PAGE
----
Get visible and stay visible to your customers. Lipsey said that space users want owners and managers to be more visible. What kind of visibility? How often? Lipsey offered an example. A building owner hired him to evaluate an office building in Pittsburgh that the owner wanted to sell. Lipsey called the property manager who suggested that they meet in the building’s lobby at 7:45 a.m. Lipsey found the property manager greeting all building occupants by name as they entered in the morning. Lipsey spent the day with her going over the building but at 4:45 p.m. she returned to the lobby where she said goodbye to everyone. In the following days Lipsey interviewed the building’s occupants on what they liked or disliked about the building. A critical question was: If you were to renew your lease, why would you do it? To the person they answered: “Barbara [the property manager]! We love Barbara.”

Finish 1,500-square-feet of space. Lipsey said that a lot of space users need about 1,500-square-feet of space. When a floor in the building becomes available, instead of demolishing everything and urging the prospect to use his or her imagination to visualize what the finished space will look like, why not finish 1,500 square feet of the space? It may not be exactly what the prospect was looking for but it is beautiful space and ready for occupancy. It might just convince the prospect to take this space rather than waste a lot of time traipsing all over town looking at 10 other examples of unfinished space.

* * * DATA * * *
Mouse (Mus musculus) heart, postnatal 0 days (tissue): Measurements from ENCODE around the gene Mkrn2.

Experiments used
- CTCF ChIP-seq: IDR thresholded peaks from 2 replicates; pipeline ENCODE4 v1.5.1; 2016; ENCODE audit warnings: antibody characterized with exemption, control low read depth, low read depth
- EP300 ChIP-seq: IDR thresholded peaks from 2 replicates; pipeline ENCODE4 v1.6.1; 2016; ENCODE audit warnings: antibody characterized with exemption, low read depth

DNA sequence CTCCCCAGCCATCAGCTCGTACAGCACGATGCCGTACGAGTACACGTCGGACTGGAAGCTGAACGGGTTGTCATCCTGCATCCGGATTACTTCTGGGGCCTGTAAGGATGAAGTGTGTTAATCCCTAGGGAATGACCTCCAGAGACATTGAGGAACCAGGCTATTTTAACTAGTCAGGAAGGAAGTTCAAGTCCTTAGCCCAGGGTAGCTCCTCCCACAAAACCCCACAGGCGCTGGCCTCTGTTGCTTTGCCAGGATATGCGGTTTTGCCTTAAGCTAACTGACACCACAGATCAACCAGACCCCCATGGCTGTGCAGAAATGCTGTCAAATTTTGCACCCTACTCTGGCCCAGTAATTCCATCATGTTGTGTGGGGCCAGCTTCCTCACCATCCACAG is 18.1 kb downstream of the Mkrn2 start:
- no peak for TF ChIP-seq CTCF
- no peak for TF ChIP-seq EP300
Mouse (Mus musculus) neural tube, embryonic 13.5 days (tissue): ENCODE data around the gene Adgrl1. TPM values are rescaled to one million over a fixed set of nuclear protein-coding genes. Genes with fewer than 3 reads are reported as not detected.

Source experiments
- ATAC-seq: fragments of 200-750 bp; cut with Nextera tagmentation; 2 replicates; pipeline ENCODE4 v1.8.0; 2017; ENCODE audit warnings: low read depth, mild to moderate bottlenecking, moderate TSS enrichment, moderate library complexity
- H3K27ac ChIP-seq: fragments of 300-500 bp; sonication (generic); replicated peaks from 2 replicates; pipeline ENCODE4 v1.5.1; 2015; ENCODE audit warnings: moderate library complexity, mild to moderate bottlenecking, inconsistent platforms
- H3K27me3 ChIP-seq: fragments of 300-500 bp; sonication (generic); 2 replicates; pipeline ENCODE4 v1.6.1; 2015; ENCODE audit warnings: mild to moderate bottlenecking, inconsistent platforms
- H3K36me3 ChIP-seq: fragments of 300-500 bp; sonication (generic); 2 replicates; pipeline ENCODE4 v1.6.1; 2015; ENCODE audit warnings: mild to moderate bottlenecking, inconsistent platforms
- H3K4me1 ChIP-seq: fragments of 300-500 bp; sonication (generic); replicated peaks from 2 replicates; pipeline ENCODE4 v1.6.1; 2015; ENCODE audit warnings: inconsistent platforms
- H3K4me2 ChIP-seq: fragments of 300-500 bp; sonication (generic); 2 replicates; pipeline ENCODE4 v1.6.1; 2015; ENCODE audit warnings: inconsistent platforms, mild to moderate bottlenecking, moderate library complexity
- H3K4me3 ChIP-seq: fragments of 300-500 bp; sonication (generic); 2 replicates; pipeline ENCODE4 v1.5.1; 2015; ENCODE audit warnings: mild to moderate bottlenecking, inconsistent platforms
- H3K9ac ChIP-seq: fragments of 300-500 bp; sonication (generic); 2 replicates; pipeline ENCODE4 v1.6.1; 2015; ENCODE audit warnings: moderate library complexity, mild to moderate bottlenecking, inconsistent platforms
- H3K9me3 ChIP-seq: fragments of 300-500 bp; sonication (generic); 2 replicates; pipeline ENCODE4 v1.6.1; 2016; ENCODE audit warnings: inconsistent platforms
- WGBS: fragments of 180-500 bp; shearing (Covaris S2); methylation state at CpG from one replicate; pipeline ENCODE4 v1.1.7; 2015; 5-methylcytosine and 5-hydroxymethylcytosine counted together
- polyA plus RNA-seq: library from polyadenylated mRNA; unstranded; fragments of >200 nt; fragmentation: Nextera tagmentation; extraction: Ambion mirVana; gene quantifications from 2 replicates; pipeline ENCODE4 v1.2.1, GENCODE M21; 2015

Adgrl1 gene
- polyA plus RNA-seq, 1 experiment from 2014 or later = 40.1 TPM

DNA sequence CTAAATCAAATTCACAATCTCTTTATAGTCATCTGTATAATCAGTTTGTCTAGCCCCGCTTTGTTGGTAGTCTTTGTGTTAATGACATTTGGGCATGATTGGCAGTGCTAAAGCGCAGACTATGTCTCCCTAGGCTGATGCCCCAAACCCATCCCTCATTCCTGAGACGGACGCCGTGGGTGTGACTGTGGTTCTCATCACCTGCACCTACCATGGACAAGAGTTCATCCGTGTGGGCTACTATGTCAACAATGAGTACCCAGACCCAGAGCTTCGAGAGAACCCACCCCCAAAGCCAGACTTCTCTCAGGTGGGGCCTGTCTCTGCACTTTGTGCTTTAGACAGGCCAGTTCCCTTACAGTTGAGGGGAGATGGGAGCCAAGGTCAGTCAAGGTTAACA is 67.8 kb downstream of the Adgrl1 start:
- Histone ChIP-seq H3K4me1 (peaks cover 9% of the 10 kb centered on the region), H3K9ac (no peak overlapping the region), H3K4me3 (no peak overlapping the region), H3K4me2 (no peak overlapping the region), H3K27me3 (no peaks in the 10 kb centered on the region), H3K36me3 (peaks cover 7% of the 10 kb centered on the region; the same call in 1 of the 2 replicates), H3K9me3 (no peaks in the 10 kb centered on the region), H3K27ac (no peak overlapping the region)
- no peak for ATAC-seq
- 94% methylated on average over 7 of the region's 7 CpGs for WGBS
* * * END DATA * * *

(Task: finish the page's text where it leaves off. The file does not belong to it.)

Price each space individually. Each space in the building needs to be priced separately, according to the consultant. Lipsey has developed a pricing tool that allows a user to walk through a building and price each space on its own.

“A big mistake that owners make is the $40 per square feet they charge for space on the ground floor facing the parking garage and the $40 a foot they charge for space on an upper floor overlooking the Pacific Ocean,” he contended. “That makes no sense. If you visit a Mercedes dealership, not every car there has an $80,000 price tag. There are different models available and different years available. Space should be priced the same way. If you have 12 vacancies in your building, there should be 12 different price tags. That way, the prospect can see that you are discriminating in how you price your space.”

Offer a variety of lease options. If you have smaller users looking for 1,500 square feet for two or three years, give them a service agreement of a few pages, not a lease the size of War and Peace!

Lipsey suggested having at least three documents: a franchise agreement, a service agreement and the big lease.

The franchise agreement is typically two pages; it is for less than 2,000 square feet, less than two years and for space requiring no TI. The prospect takes it as is the beginning of next month.

The service agreement, the next document, could be for anything less than 5,000 square feet; less than three years; and need very little work done to the space, except maybe a paint job.

The big lease is for the big client taking space for multiple years.

Hire commercial real estate people with care. Lipsey said that if you hire someone from the hospitality industry, they get it immediately when it comes to customer service because the hotel guest can and will leave the next morning if service is not good. Those who come straight to commercial real estate need more training. “Today, the property manager must think of himself or herself as being manager of a Four Seasons Resort,” he said. “Think of what a manager of a Four Seasons would do if confronted with your problem. He or she would be concerned about the guest and about customer service.”